Morocco's Best City Breaks
Morocco's cities are impossibly exotic. North African culture bumps up against all the quirks and traditions of the Middle East, leaving travellers caught up in haggling sessions for carpets, tripping over snake charmers' baskets, drinking scalding mint tea or getting lost in dark, maze-like souks. From the capital to the coast, there's plenty to discover in the urban hubs across the country. Here's our pick of the top spots to see.
Morocco's most famous city is the biggest tourist draw and no wonder. Particularly around the main square of Jemaa el-Fnaa, the city has a timeless Arabian appeal. Uneven, shabby looking streets wind throughout and behind them lie amazing riads (traditional Moroccan houses), some private and others converted into guesthouses and cafes. Almost all have a cool central courtyard with a swimming pool or water feature, and are perfect places to sit with a sweet mint tea.
Spend your evenings back in the square, where the action goes on all evening. Groups of Moroccans gather to chat, eat, play games or listen to music. Take a table at the one of the restaurants at the centre of the square to soak up all the atmosphere, and if you're brave enough, buy a bowlful of cooked snails to eat from one of the vendors.
Don't Miss: brave a Moroccan Hammam where you'll be scrubbed, steamed and bathed to within an inch of your life. Try Hammam De La Rose for an authentic experience, at about $35 US for 45minutes.
Anyone with a soft spot for Beat literature should make a stop in tangier - once upon a time a notoriously seedy, dirty and debauched city, where writers such as Paul Bowles, William Burroughs and Jack Kerouac spent time in the fifties.
While Tangier is still far from polished, it's certainly less edgy that it used to be. The city centre is undergoing modern development and the beach is packed with Moroccan sun seekers at weekends. For a taste of the city’s older history, visit the Kassbah museum in Dar el-Makhzen, the former sultan's palace.
Don't Miss: the Cafe de Paris (find it at the Palace de France) was a popular counterculture hangout for the writers, artists and poets that flocked to Tangier for inspiration.
If you need a break from crowded streets, persistent carpet sellers and honking, screeching traffic, clean, quiet Rabat is the place to go and decompress. It used to be a refuge for the Barbary pirates who would hijack European merchant ships, but its crooked past it now far behind it. Palm trees line the wide streets and there are a handful of Unesco sites to visit too, including the Roman ruins of Chellah, the historic Almohas gates and wall and the mausoleum of Mohammed V.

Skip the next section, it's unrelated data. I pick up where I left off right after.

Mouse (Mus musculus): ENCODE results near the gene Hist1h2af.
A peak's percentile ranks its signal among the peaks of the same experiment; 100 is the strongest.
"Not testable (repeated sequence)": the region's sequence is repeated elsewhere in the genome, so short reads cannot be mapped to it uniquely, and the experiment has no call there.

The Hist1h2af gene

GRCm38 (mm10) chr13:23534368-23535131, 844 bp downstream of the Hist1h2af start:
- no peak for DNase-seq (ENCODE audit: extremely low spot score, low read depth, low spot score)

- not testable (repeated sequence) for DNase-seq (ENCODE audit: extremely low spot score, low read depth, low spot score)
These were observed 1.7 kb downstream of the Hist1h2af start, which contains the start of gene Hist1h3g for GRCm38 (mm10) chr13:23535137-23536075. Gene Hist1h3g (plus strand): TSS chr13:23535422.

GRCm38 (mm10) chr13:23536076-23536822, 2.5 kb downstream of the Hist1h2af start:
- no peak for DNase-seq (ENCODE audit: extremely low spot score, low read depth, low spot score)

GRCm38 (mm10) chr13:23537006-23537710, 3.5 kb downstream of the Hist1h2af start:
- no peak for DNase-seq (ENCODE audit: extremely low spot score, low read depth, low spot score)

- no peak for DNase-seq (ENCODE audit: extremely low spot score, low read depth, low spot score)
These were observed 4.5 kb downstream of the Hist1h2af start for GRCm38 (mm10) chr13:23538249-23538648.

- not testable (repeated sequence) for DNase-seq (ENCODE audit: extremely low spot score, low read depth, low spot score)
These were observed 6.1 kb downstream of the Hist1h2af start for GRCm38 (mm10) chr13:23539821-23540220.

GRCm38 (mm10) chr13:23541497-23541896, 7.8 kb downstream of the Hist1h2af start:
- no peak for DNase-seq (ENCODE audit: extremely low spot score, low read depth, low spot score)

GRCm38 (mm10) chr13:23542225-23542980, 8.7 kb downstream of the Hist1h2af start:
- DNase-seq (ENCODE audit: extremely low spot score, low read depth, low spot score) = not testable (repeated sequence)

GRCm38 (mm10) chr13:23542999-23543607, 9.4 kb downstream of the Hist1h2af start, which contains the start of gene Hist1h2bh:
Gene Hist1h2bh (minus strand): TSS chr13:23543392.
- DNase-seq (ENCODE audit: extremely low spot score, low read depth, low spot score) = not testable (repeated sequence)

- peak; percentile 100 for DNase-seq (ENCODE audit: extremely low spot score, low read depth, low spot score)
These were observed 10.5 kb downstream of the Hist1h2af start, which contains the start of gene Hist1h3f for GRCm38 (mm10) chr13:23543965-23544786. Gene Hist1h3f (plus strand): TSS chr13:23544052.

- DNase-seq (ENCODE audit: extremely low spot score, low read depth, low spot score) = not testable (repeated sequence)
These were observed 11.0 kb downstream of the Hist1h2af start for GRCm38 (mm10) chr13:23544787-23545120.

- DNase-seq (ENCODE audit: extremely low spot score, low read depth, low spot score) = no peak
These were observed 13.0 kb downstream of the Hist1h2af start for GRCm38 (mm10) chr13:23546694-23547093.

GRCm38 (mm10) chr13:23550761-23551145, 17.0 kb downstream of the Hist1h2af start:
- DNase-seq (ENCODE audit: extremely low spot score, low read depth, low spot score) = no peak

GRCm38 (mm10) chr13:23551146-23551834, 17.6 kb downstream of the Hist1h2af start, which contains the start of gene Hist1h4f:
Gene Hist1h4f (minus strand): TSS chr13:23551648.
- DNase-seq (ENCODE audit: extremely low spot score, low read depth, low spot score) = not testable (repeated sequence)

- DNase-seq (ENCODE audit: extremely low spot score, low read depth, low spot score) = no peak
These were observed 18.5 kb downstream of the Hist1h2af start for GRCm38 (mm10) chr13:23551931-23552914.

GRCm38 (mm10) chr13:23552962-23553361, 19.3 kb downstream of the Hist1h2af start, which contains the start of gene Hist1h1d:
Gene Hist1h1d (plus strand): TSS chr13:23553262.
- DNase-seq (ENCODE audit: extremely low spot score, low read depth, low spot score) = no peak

Don't Miss: Head to the Kasbah des Oudaias which looks out over the Bou Regreg river, then take a walk through the surrounding small streets lined with blue and white houses.
Casablanca is just as manic as you'd expect the economic powerhouse of Morocco to be. Visit the imposing Hassan II Mosque, which is the second-largest religious building in the world and one of only two mosques in Morocco open to non-Muslims. While Morocco is by no means a place to go for a boozy break, Casablanca does have a thriving nightlife scene, and there are trendy bars and clubs along the beachside strip in Ain Diab and in the city centre, on Rue Allal Ben Abdellah.
Don't Miss: There's great surf along Essaouira Bay (gentle waves here are best for beginners ) or at spots a short drive away, such as Moulay Bouzerktoun or Sidi Kaouki.
If you want to get a sense of what Morocco might have been like in the Middle Ages, try Fes. Home to the largest functioning Islamic medieval city in the world, the medina of Fes el-Bali looks as though nothing has changed since the city was first founded. Donkeys carry produce around (although these days they're often sharing the thoroughfares with motorbikes) and there are 9000 winding passageways, where tanneries and stores selling huge sacks of dye ply their trade in the same style they have for centuries.
Don't Miss: Stroll down either of the two main alleys in old Fes to reach Bab Bou Jeloud, the city's monumental main gate, decorated with swirls of blue tiles. It's always busy in this area so sit at one of the cafes for a spot of people-watching.